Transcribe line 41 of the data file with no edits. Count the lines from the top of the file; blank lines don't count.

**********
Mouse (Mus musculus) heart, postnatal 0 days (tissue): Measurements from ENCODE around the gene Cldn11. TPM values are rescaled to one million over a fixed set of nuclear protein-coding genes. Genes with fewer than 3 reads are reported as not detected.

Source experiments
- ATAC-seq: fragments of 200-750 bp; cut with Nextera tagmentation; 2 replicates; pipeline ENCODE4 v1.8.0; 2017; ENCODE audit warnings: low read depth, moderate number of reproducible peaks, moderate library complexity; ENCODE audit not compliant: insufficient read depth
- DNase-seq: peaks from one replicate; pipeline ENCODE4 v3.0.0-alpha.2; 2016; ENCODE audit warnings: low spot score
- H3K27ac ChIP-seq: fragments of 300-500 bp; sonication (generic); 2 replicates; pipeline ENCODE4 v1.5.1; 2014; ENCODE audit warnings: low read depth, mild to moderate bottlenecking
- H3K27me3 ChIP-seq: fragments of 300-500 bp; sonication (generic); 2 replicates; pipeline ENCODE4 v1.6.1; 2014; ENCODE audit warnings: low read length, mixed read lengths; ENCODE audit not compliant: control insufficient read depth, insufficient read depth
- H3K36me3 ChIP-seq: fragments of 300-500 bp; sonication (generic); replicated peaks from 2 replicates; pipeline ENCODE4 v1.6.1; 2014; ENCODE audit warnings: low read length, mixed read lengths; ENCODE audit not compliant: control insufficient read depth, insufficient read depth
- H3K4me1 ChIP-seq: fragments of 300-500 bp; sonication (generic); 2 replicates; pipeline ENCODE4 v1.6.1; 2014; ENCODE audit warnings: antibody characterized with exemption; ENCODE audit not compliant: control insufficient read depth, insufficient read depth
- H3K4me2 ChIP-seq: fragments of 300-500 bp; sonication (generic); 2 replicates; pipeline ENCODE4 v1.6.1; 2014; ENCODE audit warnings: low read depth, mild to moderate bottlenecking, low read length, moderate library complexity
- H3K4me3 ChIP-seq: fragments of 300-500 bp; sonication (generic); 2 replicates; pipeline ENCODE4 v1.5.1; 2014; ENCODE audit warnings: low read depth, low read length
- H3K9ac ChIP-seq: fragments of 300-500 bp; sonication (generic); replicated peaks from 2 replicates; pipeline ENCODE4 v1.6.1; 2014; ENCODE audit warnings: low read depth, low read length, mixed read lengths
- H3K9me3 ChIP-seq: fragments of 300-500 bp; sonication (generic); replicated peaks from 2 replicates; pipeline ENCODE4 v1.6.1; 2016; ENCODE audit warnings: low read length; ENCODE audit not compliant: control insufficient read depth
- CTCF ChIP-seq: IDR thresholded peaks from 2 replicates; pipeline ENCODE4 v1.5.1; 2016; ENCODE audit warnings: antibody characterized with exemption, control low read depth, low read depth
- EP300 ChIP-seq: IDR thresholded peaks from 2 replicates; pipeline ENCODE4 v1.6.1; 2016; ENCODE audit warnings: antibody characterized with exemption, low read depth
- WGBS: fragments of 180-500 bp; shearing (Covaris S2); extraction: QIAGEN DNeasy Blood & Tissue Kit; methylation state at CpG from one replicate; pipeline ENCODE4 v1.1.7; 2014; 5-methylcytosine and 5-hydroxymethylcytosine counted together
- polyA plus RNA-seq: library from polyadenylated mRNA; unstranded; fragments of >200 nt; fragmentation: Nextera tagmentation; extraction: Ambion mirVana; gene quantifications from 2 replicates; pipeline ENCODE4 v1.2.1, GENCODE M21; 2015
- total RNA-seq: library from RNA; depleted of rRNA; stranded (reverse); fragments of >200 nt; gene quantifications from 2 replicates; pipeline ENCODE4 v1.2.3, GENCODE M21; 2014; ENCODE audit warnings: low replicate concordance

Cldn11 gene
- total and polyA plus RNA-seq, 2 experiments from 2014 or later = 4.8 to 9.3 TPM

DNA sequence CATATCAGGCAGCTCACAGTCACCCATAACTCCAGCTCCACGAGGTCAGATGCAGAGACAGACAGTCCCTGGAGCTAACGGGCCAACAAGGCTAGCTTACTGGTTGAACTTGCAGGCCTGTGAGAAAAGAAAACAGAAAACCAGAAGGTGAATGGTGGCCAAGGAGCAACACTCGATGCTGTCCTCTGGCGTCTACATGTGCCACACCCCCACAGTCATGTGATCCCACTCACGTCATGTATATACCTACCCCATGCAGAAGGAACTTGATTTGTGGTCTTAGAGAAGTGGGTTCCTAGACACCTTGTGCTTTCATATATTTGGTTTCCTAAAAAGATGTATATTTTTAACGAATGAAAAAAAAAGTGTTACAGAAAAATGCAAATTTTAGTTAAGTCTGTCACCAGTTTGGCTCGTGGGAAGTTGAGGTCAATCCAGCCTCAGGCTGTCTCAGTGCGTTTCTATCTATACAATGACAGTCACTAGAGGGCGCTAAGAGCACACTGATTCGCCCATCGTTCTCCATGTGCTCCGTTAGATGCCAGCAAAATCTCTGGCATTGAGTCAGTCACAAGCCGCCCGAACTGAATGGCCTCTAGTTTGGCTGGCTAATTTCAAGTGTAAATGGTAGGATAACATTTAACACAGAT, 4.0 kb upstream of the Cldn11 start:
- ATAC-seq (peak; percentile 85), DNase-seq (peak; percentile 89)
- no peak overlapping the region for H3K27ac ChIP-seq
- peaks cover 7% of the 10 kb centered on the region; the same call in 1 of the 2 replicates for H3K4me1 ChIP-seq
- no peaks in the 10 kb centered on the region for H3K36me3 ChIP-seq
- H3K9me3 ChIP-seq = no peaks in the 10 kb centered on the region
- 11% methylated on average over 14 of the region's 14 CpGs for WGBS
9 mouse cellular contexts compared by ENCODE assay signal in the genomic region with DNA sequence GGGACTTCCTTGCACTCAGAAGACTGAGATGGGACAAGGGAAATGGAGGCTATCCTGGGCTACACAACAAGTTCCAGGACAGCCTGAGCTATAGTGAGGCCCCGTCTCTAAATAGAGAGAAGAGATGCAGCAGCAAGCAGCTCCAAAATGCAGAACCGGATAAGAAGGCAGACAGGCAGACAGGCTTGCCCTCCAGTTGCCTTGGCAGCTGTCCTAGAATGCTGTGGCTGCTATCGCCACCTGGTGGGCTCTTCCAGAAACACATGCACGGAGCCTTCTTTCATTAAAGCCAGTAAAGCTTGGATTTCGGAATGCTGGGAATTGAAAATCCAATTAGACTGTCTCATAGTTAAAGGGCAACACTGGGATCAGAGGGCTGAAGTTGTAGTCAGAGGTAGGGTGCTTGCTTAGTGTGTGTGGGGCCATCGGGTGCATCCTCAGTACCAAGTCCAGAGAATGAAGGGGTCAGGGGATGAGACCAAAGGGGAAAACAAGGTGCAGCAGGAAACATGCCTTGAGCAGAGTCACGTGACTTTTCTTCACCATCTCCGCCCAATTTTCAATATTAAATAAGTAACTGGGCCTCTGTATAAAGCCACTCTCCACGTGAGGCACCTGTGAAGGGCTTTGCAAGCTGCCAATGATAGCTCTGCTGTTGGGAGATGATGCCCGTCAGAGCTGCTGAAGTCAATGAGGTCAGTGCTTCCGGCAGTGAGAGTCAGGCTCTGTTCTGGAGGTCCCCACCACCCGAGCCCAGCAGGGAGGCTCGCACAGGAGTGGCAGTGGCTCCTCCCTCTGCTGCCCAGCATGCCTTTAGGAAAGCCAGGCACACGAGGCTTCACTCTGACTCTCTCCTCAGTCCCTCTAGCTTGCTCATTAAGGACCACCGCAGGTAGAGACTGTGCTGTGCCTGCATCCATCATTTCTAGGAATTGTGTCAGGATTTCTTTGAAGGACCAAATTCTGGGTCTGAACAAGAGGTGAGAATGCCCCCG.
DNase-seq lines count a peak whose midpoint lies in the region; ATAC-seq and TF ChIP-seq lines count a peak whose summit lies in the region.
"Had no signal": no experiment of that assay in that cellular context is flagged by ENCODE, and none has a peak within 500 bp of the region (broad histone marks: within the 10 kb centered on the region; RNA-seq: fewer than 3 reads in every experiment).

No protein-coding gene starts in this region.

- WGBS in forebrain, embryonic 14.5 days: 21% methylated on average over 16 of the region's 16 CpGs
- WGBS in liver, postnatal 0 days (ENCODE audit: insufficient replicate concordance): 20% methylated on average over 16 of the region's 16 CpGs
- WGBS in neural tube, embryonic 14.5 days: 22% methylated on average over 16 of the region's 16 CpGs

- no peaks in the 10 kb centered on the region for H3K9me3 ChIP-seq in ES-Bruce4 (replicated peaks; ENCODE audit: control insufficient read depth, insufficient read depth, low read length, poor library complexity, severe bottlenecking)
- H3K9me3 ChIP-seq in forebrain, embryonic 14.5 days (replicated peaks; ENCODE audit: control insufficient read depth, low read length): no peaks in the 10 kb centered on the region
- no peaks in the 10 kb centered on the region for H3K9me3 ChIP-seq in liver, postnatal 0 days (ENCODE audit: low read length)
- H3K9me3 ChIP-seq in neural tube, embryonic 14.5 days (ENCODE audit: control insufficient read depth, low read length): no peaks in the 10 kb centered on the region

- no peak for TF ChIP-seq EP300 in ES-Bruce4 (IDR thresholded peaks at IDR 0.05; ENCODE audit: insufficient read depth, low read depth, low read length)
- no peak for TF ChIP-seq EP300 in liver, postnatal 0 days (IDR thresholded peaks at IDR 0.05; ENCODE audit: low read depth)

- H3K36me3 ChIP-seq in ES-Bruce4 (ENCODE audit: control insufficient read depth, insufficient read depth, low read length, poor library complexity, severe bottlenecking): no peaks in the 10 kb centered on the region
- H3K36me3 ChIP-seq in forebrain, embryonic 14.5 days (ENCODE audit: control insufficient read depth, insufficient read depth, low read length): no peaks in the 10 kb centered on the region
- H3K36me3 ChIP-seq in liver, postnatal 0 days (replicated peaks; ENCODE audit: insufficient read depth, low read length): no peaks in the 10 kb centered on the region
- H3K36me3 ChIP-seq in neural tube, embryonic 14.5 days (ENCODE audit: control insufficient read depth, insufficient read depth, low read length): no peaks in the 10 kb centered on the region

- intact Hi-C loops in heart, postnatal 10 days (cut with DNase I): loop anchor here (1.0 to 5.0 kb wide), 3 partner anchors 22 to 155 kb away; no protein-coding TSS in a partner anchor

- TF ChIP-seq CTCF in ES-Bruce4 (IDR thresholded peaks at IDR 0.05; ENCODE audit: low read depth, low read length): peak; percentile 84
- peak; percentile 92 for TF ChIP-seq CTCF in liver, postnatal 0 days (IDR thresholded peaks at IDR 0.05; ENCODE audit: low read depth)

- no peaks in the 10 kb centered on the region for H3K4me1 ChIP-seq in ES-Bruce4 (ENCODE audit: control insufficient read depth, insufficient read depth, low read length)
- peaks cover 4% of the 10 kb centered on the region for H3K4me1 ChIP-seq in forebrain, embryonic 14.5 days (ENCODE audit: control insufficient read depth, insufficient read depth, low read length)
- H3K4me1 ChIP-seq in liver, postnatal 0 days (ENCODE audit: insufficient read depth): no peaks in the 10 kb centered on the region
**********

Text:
- H3K36me3 ChIP-seq in forebrain, embryonic 14.5 days (ENCODE audit: control insufficient read depth, insufficient read depth, low read length): no peaks in the 10 kb centered on the region